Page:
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Paddling Through History

The two dugout canoes belonging to the Discovery Expedition of St. Charles, Mo., had collected 4 inches of water overnight Friday.
It was one more piece of historical accuracy in the volunteers? re-enactment of the Lewis and Clark Expedition 200 years earlier to the day.
Saturday morning at Frenchman?s Bar Park on the Columbia River out of Vancouver, Wash., Keller was sniffing from a fresh cold.
?It?s been enjoyable, until I caught this cold,? Keller said. ?We were soaked coming down the river.?
Shortly after 7:30 a.m., the re-enactors were finishing a breakfast of oatmeal, frosted flakes, cookies and bakery apple pie in the kitchen tent, one of their five canvas shelters.
Nearby, Buckley National Guard members of Alpha Co. 1st Battalion, 19th Special Forces were shaking the rain off their nylon tents. They have been escorting the re-enactors since Oct. 8, when they took on the responsibility in a ceremony in Clarkston, directly across the Snake River from Lewiston, Idaho.
Bryant Boswell, taking two-plus years off from his work as a dentist in Star, Miss., to play Meriwether Lewis, was already into his neoprene wetsuit, period watch coat and broad-brimmed hat.
?Never let it be said that the captain only orders jobs to be done,? he said after helping to bail out the canoes, then shove them into the river. It took six men, heaving together, to budge each dugout canoe.
Upriver, Sgt. Rick Schultz, 37, of Port Orchard and Staff Sgt. Dave Rosander, 41, of Stevenson, were tending to one of the Special Forces? three Zodiacs.
William Clark, Monday, Nov. 11, 1805.
Paddling with the river, the men in the canoe were making 4 mph, and singing ?Leave her, Johnny Leave Her,? making up verses as they sped on.
?Well Old George Truman paddled on his knees,? sang out Bud Clark, the great-great-great-great grandson of William Clark.
?Leave her, Johnny, leave her,? responded the crew.
?I don?t know if it?s true, but I hear he?s got fleas.
?And it?s time for us to leave her.
?Leave her, Johnny, leave her!
?Oh, leave her, Johnny, leave her,
?For the voyage is done and the winds don?t blow,
?And it?s time for us to leave her!?
Rosander is impressed by the re-enactors? fidelity to the spirit of the journey.
?Every day, they read from the journals,? he said.
One of the canoes, with Dick Brumley at the bow, came up alongside the Zodiac.
Brumley, 67, of Lewistown, Mont., had taken the re-enactors for a hike when they stopped there in July.
?They thought I could hike pretty well, so they invited me to come along,? he said.
?He?s my hero,? Schultz said as they paddled away. ?Look at him dig in with that paddle.?
?Oh where oh where can my baby be? The Lord took her away from me,? floated up from the boat. The men were singing ?Last Kiss.?
The wind was at their back. It seemed all was right with the voyage.
At 11 a.m., five miles down from camp, the sky opened, and stayed that way. The singing stopped. The paddling continued.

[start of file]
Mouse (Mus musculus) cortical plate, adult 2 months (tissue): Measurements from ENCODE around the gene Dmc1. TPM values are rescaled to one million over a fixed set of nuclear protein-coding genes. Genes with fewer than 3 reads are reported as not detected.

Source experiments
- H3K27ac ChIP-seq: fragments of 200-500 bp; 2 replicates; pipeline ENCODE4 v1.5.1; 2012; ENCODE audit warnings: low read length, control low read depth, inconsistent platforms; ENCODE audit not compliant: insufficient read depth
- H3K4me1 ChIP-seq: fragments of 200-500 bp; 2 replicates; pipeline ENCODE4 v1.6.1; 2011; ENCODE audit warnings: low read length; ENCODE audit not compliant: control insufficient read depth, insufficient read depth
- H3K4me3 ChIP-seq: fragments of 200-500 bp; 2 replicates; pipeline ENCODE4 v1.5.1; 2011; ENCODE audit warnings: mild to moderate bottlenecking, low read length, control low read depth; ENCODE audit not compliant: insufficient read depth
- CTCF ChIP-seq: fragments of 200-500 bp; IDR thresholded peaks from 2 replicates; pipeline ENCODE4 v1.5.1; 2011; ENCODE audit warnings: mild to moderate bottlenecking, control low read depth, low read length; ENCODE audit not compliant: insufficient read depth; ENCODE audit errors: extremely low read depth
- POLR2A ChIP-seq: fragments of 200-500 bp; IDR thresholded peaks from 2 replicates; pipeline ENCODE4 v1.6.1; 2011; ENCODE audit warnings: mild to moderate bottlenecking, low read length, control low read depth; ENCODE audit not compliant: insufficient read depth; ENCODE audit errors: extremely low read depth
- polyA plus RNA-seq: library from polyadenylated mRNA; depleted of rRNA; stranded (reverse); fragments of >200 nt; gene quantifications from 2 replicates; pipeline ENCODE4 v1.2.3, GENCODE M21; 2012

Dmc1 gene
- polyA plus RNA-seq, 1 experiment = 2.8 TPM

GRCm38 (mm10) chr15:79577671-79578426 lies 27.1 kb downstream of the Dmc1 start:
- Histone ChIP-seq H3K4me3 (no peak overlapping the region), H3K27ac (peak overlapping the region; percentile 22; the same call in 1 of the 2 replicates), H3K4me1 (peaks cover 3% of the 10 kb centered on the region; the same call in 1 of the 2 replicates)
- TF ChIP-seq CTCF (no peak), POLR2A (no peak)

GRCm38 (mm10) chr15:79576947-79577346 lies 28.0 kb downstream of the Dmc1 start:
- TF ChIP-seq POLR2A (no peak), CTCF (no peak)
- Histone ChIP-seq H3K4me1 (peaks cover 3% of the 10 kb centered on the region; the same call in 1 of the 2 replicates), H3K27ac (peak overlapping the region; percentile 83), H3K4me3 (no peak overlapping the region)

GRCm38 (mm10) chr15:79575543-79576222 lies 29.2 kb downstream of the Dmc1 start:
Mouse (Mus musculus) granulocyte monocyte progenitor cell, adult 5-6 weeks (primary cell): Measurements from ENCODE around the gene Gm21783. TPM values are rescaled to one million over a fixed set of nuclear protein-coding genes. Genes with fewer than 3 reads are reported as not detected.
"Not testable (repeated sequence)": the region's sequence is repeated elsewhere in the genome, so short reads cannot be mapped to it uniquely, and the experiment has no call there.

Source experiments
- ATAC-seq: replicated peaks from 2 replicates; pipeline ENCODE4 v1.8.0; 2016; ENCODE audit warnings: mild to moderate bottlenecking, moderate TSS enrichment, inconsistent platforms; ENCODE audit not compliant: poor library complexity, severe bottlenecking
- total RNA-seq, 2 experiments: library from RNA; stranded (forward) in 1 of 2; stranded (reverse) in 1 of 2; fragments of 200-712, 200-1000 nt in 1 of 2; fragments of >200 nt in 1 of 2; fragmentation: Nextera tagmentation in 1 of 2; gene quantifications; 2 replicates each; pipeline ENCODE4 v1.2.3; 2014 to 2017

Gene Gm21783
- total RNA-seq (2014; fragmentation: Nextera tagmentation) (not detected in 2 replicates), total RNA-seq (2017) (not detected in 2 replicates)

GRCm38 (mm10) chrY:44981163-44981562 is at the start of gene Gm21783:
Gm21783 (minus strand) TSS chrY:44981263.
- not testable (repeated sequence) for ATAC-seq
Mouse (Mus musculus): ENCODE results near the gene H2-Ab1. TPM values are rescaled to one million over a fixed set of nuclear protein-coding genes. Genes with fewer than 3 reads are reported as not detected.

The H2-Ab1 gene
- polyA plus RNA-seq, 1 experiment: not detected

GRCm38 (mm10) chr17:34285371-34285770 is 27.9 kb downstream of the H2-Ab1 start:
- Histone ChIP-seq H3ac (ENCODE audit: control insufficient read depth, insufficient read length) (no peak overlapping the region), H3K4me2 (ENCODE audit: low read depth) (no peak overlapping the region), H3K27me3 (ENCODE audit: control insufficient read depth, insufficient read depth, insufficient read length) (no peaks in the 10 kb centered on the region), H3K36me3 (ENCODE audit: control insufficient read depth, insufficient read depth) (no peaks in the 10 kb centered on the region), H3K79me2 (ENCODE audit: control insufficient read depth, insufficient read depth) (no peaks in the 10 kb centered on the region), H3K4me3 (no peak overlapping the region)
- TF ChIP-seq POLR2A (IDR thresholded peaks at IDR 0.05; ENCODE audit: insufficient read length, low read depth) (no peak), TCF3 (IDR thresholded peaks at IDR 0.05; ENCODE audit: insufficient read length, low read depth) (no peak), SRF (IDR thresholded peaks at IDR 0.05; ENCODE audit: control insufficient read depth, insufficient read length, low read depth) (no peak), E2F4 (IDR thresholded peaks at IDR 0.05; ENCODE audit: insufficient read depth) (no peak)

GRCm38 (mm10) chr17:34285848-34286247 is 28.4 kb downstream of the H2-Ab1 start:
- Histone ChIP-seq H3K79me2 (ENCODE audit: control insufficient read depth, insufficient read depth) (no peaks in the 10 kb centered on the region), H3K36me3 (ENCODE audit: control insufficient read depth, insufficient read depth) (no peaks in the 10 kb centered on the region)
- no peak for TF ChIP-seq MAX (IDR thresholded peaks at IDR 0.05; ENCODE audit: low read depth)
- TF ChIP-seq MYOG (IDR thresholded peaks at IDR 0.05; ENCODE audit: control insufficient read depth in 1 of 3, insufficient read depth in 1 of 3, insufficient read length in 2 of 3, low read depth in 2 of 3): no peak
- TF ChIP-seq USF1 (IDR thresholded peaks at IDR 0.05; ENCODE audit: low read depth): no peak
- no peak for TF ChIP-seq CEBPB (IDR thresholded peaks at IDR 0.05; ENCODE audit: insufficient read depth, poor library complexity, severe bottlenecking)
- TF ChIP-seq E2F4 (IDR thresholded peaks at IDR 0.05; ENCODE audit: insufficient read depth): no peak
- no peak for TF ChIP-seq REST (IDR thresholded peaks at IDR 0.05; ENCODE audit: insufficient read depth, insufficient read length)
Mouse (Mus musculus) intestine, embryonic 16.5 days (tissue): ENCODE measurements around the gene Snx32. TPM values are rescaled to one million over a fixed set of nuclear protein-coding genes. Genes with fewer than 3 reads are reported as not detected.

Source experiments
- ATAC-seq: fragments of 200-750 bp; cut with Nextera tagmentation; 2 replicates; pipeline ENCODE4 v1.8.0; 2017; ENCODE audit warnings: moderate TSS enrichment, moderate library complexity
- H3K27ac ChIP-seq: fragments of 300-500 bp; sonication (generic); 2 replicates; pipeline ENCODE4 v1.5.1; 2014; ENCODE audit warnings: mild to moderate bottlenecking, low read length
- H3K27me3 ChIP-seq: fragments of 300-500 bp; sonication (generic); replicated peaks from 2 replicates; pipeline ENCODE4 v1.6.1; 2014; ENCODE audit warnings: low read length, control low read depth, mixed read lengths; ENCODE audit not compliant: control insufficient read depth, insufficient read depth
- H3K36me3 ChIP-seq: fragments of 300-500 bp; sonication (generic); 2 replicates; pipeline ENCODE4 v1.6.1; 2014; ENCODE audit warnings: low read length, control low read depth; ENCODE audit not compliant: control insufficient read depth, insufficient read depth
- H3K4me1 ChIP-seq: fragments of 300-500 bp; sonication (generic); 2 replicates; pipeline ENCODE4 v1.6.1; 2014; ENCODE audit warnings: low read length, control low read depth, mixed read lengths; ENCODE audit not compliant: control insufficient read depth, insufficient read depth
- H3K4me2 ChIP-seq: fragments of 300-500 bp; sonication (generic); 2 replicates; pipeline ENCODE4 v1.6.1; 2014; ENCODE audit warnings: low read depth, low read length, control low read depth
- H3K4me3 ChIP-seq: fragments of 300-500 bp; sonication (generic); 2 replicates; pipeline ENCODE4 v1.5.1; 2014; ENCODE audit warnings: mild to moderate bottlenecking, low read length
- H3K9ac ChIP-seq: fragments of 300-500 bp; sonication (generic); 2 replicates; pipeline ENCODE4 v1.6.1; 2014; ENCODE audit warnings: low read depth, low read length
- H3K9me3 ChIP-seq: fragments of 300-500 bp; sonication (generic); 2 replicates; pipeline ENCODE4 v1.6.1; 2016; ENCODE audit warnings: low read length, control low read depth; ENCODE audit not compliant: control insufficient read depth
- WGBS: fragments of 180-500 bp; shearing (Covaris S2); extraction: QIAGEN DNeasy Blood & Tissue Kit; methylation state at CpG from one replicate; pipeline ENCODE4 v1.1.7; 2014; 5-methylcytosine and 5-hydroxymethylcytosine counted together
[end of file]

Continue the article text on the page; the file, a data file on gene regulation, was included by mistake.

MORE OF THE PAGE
?We make a safety call,? Roney said. ?We don?t make a too miserable call.?
?This is inclement weather,? Schultz said. ?Bad weather requires goggles.?
?This is our best yet,? Josh Loftis, 19, of Belleville, Ill., called over from his canoe. ?We?re moving at 5 miles an hour! It doesn?t get much better than this!?
Loftis, a descendant of Pvt. George Shannon, the youngest member of the expedition, started planning for this voyage when he was 12.
?I worked ahead in high school so I could graduate early and go. I graduated when I was 16,? he said.
He?s kept in touch with his friends by cell phone and each winter visits home. He has not had time to look at or apply to colleges, but he wants to study marine biology. He was undaunted by the increasing rain, the rising wind.
?Still inclement,? said Schultz, the dry wit in a wet boat.
?The rain continues all day. all wet. the rain [etc.] which has continued without a longer intermition than 2 hours at a time for ten days pashas destroyd the robes and rotted nearly one half of the fiew clothes the party has.?
William Clark, Thursday, Nov. 14, 1805.
The team had planned a 25-mile journey, punctuated at 10 miles by a meeting with canoes of the Chinook tribe. They could take the boats out there and truck them to camp in Kalama, or they could paddle into a weather report of gale winds and worse rain.
The Zodiacs pulled alongside the canoes, the re-enactors took hold of the lines, and the outboards powered the pairs through the rain, and the meeting with the Chinooks.
Fresh, dry and sleek, the Indian canoes sped out to meet them in a slough, and the expedition met them paddling on their own. Clark ordered oars raised in salute and delivered a formal greeting. The men handed gifts over, and received gifts.
The crowd on the riverbank watched in wet delight.
The canoes headed for the marina, and the highway. William Clark would have been pleased with the decision. There again was a good 4 inches of water in the boats

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